Anger as NHS 'whistleblower tsar' pulls out of part-time role


Government efforts to improve patient safety in the NHS have been slammed after a newly-appointed "whistleblower tsar" resigned before even taking up her post.

Dame Eileen Sills was appointed in January as the national guardian to support worried NHS staff to speak up and was due to start in April, but she announced on Friday that she would not take on the part-time job.

Relatives affected by the scandal at the Mid Staffordshire trust, which was criticised by a public inquiry for the "routine" neglect of patients between 2005 and 2009, told the Daily Mirror of their anger.

Julie Bailey, who helped expose neglect following the death of her mother, said: "This shows that such an enormous position of great responsibility should never have been allowed to be diluted to a part-time job.

"There is no way this is a part-time role and such a suggestion is an insult to whistleblowers."

Dr Minh Alexander, who left her job after she exposed abuse at a mental health trust in Cambridgeshire, said the design of the national guardian job was flawed.

She said: "Patients will suffer if the Government continues to insist upon flawed half-measures."

Dame Eileen - who was planning to maintain her job as chief nurse at Guy's and St Thomas' NHS Foundation Trust - said she would continue to offer non-executive support to the office until a replacement was found.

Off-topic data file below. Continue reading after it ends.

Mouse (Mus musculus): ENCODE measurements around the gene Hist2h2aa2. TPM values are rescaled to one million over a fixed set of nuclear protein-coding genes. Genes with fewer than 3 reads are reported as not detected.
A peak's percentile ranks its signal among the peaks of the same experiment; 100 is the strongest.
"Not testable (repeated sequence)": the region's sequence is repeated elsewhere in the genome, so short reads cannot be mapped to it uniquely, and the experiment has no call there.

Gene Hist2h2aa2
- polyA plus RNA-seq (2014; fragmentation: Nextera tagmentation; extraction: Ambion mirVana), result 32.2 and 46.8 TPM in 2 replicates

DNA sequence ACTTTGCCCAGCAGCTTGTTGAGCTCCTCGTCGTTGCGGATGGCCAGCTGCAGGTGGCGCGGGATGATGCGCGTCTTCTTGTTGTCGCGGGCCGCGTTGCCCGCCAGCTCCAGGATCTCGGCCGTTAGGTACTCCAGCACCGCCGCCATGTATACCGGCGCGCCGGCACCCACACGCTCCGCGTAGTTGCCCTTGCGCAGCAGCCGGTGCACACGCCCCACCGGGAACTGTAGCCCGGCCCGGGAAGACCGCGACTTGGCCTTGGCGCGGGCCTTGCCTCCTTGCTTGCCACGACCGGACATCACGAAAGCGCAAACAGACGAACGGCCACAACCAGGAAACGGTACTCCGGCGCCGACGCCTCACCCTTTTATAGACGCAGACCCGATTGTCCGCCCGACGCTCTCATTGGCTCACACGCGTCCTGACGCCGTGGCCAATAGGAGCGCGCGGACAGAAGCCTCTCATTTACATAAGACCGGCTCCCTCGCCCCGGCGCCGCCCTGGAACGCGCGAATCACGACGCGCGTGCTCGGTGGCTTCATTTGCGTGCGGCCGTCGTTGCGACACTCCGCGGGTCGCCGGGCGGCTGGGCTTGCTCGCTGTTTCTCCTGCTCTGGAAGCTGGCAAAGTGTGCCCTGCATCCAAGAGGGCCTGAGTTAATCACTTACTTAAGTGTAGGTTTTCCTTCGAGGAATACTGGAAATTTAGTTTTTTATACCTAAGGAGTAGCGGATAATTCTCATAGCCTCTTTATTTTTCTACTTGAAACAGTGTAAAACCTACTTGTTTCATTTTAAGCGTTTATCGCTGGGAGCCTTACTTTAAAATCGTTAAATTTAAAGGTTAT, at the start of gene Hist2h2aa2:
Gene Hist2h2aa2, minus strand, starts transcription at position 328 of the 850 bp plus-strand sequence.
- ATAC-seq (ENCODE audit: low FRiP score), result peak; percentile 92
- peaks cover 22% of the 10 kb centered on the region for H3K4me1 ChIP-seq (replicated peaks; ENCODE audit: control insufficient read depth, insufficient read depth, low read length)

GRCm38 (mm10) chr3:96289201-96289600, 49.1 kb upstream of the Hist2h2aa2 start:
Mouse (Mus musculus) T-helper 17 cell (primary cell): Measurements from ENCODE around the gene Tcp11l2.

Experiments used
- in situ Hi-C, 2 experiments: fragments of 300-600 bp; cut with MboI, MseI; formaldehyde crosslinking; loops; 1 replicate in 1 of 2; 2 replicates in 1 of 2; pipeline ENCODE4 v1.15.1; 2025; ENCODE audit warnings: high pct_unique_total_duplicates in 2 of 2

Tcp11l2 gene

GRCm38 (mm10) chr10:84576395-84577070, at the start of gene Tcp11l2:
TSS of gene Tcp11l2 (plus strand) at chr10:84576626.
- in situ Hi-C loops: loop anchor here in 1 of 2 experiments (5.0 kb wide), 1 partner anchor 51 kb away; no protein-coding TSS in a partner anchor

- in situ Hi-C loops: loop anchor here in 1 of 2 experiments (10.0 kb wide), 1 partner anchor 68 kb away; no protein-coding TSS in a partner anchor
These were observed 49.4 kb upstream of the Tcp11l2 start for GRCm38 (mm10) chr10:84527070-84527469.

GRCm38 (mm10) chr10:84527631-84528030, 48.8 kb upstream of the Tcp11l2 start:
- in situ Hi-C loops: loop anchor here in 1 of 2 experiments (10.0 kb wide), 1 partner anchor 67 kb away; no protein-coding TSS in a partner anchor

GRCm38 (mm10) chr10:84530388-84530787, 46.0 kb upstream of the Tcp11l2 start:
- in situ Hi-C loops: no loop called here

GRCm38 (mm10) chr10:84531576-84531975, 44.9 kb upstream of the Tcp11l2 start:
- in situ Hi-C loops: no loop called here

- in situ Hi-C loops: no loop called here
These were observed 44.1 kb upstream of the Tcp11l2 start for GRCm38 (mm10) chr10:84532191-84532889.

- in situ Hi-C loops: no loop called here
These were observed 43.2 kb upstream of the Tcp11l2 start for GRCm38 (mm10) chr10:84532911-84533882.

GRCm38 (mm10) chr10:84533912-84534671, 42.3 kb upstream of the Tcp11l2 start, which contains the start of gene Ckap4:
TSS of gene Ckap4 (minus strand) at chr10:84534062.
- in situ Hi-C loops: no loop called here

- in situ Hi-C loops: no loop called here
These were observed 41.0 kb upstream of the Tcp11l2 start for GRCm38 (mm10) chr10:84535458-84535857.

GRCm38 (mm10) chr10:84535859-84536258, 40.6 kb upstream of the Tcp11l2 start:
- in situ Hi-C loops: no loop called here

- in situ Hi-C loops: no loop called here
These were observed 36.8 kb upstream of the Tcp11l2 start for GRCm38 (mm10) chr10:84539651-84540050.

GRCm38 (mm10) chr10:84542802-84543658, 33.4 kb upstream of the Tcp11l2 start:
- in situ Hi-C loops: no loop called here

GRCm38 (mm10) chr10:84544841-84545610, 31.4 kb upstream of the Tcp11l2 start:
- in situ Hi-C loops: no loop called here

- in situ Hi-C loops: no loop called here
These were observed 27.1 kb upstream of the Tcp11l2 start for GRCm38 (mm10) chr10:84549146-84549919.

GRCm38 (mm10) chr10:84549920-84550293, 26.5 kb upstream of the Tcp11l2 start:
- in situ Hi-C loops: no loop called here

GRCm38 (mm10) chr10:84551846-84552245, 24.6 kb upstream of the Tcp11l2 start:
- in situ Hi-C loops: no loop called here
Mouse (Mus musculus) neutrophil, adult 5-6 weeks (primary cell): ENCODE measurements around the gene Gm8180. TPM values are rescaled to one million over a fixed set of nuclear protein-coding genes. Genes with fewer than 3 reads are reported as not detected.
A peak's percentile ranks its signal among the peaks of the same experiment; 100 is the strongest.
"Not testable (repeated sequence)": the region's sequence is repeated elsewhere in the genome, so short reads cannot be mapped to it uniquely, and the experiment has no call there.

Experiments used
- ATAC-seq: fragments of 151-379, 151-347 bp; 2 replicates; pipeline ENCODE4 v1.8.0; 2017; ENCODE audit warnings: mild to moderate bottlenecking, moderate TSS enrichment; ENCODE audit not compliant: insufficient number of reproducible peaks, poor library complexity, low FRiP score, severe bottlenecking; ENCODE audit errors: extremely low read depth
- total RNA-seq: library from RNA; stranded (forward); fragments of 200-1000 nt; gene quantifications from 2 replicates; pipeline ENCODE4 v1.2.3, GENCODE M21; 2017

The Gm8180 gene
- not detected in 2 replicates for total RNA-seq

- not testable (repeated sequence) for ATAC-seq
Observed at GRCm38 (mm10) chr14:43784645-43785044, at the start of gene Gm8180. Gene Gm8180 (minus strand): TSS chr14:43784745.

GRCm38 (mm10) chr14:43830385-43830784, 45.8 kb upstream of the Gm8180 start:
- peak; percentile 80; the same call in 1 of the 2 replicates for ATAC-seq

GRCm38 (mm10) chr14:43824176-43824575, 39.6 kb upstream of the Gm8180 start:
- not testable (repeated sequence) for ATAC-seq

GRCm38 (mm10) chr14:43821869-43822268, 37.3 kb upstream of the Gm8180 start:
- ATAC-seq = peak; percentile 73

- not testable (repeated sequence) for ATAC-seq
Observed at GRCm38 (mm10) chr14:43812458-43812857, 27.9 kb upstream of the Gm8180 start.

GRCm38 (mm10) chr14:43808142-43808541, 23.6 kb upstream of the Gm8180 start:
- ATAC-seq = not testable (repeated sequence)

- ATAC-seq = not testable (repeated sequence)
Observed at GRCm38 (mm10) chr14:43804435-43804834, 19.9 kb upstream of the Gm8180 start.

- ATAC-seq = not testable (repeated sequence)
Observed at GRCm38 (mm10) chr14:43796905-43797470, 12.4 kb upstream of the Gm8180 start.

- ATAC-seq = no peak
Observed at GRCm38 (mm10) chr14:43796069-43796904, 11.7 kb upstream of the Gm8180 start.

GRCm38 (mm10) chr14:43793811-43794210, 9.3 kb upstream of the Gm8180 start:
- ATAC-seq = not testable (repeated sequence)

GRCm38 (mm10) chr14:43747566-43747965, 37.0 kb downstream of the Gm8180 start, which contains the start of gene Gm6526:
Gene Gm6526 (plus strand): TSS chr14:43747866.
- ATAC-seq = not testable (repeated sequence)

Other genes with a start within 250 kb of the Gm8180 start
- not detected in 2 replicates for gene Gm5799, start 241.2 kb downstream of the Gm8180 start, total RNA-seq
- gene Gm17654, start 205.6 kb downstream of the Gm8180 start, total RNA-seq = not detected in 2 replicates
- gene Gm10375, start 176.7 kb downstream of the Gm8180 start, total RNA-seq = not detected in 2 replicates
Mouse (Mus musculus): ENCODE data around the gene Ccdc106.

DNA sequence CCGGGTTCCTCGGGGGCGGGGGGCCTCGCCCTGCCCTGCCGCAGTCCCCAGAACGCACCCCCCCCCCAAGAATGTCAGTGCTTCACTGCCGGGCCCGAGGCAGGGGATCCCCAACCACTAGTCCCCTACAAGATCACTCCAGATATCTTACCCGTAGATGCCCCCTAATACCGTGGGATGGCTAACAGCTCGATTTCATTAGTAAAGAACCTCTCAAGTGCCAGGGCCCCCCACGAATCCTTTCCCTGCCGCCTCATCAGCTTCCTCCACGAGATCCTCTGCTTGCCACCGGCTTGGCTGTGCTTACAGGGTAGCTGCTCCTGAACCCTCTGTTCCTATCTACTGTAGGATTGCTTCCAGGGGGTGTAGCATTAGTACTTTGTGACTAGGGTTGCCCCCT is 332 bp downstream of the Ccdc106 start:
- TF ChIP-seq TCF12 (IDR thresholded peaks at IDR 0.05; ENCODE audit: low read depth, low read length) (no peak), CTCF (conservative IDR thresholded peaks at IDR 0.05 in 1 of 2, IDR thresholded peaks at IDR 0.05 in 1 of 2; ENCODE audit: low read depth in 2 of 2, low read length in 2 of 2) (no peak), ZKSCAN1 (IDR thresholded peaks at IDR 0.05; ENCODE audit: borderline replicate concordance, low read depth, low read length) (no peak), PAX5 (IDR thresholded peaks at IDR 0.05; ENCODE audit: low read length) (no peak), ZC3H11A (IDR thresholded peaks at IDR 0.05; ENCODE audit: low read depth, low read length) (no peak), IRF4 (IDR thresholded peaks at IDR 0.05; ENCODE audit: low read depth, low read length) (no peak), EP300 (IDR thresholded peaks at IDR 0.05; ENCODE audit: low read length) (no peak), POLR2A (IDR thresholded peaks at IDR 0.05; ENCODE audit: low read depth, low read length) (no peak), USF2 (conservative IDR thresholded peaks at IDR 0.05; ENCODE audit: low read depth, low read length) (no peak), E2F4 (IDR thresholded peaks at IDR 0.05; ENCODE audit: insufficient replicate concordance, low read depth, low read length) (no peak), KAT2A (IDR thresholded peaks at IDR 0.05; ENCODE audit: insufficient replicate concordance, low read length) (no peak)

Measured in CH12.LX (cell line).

Announcing her resignation, she said: "It has been a very difficult decision to take but after two months it is very clear that it is not possible to combine the role of the national guardian - and establishment of the office - with the increasing challenges NHS providers face, while doing justice to both roles."

The national guardian post was created after a report into whistleblowing in the NHS led by Sir Robert Francis QC found there was a "serious problem".

Health Secretary Jeremy Hunt ordered the review after Sir Robert led two inquiries into failures at Mid Staffordshire NHS Foundation Trust, which the QC said had shown the "appalling consequences for patients when there is a 'closed ranks' culture".

David Behan, chief executive of Care Quality Commission said he was disappointed to receive Dame Eileen's resignation.

He said: "The work of setting up the office of the National Guardian will continue as planned, with a focus on supporting and working with freedom to speak up guardians in NHS trusts and NHS foundation trusts."